Nettles and Rose Herbal Tea

Today I’m sharing a tea formula that’s lovely, sweet, floral, and cooling. Perfect for early and mid-summer, when nettles and roses are growing wild, and we need a cooling “tonic” to drink.

Nettles are one of the nine sacred plants in old Wessex, a kingdom in the south of Great Britain from around 500-900 AD. They were used earlier by the Greeks in at least the first century as a medicinal plant. And they’re just as revered today as a tonic herb in Western Medicine.

Nettles are extremely rich in nutrients including calcium, magnesium, potassium, iron, silica, zinc, selenium and chromium and are useful for nourishing the blood and adrenals, and supporting the liver in detoxification. 

Nettles are most commonly used as a general tonic when you’re overworked, chronically tired, and needing nutrients. Nettles are incredibly nutrient rich–so much so, you can taste it, especially when they’re used fresh. Many people use strong nettle infusions for calcium and the other nutrients they contain, as an alternative to taking supplements. If you also start to drink nettles daily for some time, your hair, nails and skin will start to have a healthy glow!

I don’t usually take nettles in high dose amounts, but it’s rare for a day to go by without having at least one cup of tea that doesn’t contain 20 percent or more of nettle leaves.

Energetically, nettles are cooling and drying. Those two components translate to being slightly bitter and astringent in taste. Personally, I like to balance these two flavors in a formula with a touch of sweet from licorice.

Like nettles, roses also have an incredibly long history of use, both as a nutritive food, medicine, and in skin / beauty care. Rose petals have a particular affinity for healing the skin, whether it’s acne, scars, varicose veins or capillary damage, eczema, and more. They are anti-inflammatory and also like nettles, can be used daily as a tonic herb. Rose is also a nervine tonic, meaning it’s supportive of the nervous system!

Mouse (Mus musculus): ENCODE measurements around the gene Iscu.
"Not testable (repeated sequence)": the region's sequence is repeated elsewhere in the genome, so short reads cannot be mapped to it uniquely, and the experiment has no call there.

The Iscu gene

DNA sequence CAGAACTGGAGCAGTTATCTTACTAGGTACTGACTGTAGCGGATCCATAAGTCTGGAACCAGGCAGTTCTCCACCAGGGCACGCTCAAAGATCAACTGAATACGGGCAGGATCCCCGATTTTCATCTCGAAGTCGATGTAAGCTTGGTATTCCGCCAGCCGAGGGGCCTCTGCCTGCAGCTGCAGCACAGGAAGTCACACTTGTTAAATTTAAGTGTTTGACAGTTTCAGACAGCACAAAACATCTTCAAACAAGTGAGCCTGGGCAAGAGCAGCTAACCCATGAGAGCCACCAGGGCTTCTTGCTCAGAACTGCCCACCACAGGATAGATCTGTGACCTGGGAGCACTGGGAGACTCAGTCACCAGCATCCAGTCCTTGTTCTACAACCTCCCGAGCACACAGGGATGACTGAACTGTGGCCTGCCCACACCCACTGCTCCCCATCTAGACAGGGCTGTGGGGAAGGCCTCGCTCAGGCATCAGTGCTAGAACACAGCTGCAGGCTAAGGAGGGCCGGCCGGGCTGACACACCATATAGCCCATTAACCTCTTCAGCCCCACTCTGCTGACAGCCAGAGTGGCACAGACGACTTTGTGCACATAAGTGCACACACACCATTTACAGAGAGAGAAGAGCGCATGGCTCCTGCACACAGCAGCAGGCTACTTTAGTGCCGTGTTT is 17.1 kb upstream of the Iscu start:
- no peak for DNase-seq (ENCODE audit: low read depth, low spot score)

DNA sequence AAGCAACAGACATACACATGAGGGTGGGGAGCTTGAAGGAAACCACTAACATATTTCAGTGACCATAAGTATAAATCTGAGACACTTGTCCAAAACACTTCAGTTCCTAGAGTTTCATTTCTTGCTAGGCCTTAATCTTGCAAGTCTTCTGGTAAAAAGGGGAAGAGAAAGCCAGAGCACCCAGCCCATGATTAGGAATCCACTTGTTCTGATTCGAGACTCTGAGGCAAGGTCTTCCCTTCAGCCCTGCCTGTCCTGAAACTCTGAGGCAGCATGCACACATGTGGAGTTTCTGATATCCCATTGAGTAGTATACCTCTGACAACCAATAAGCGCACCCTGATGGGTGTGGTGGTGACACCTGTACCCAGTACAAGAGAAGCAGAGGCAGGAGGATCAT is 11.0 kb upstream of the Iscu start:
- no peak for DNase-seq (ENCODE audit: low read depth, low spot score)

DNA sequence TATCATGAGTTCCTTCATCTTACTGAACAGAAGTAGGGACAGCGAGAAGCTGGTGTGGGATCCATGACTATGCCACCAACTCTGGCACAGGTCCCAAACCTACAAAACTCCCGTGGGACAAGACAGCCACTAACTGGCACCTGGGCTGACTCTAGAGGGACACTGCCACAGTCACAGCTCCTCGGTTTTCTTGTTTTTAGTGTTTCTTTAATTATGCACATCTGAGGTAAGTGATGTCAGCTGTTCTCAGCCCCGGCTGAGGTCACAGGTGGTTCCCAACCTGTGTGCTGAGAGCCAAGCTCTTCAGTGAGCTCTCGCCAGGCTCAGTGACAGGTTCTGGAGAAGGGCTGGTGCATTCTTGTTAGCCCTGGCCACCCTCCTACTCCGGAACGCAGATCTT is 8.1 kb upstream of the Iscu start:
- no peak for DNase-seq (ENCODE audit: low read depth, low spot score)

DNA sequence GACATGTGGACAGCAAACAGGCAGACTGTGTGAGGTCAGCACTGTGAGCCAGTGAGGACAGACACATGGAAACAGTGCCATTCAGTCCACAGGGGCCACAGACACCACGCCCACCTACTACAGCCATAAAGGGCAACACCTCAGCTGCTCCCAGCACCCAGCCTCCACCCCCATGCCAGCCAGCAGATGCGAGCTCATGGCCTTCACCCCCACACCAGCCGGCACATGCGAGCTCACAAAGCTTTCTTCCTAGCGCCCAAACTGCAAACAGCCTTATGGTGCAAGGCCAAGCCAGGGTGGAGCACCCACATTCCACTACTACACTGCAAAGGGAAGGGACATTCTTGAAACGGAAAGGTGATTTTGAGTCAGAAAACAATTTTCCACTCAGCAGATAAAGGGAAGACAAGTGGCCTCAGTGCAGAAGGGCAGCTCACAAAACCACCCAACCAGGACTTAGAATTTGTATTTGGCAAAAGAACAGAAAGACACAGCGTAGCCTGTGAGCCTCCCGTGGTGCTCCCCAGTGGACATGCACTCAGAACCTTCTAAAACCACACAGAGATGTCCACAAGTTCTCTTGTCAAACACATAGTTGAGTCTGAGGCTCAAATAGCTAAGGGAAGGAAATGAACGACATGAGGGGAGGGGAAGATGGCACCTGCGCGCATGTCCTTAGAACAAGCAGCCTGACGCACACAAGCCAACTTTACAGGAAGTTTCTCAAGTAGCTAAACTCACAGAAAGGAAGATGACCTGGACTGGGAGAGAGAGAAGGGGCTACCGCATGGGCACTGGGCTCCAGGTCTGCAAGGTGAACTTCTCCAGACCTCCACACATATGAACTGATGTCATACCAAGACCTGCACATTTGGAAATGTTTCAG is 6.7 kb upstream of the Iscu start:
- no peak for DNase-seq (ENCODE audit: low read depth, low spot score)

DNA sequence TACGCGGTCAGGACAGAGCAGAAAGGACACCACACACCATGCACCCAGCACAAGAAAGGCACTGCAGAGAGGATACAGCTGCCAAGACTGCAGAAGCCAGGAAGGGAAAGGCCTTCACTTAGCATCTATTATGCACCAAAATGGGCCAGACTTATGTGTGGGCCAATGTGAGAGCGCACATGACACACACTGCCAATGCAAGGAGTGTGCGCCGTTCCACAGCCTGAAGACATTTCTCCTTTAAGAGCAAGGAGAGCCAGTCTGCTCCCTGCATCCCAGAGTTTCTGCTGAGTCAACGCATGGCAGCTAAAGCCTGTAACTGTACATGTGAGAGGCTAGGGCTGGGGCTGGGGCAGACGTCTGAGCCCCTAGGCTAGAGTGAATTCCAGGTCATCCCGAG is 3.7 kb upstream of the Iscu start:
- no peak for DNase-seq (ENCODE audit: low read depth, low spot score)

Energetically, rose petals are cooling and moistening. The flavor, beyond just “floral,” is slightly bitter, sweet, and astringent. In Ayurvedic medicine, roses are often recommended for consumption during the hot summer months, and for overheated Pitta constitutions, a feature of their being cooling and moistening during the time of year when both we and the season are typically hot and dry.

Licorice root is one of my favorite and most used herbs. The flavor is not anise and licorice-candy. Rather, it’s extremely sweet and slightly bitter. Licorice is an extremely important herb in Traditional Chinese Medicine (TCM), where it tonifies the spleen and Qi, and also clears internal heat. It is particularly helpful for the adrenals, soothing an inflamed digestive system, moistening the lungs, and relieving pain.

In herbal formulas, licorice is commonly used in a small amount because it acts as a harmonizer to bring the other herbs together and provide a more pleasant taste.

Energetically, licorice root is warming/neutral, and moistening. It’s flavor is very sweet and slightly bitter.

Nettles and Rose Herbal Tea

Prep:  none  | Serves: 1
Energetics + Flavor: Cooling, Slightly Moistening; Bitter, Astringent + Sweet

1 Tbs. dried nettle leaves (Urtica dioica)
½ Tbs. dried rose petals (Rosa x damascena,  Rosa nutkana, or Rosa canina)
Pinch of licorice root (Glycyrrhiza glabra)
12 oz. boiling water

  1. Bring water to a boil. While it’s boiling, combine the dried herbs in an herbal infuser or disposable tea filter. 
  2. When it has boiled, pour the water over the herbs in your mug. If you have an easy lid available, cover the mug. This will allow more of the medicinal constituents to stay within the tea rather than rising in the air in the steam. 
  3. Let infuse for 10-20 minutes, and longer if desired. 
  4. Drink when warm, or allow to cool to room temperature. 

Notes:
– If you have high blood pressure, omit the licorice root. If you’d like a touch of sweetness, add a couple drops of honey after the herbs have infused and it’s no longer piping hot.
-Good sources of these herbs if you need to order include: Mountain Rose Herbs and Starwest Botanicals. For Roses, you can collect the wild Nootka Rose petals locally during the late spring and summer months, or purchase rose petals. Diaspora Co. has incredibly high quality Paneer/Damask Rose petals, shown in the photo.
Amazon is not a great source for herbs since they are frequently lower quality/questionable sources. 

chamomile + dried plum nut butter bars

Last week I shared about the connection between the gut and the nervous system. After hearing from several that it was helpful, I’ve been thinking about the use of herbs in particular for nervous system and gut support.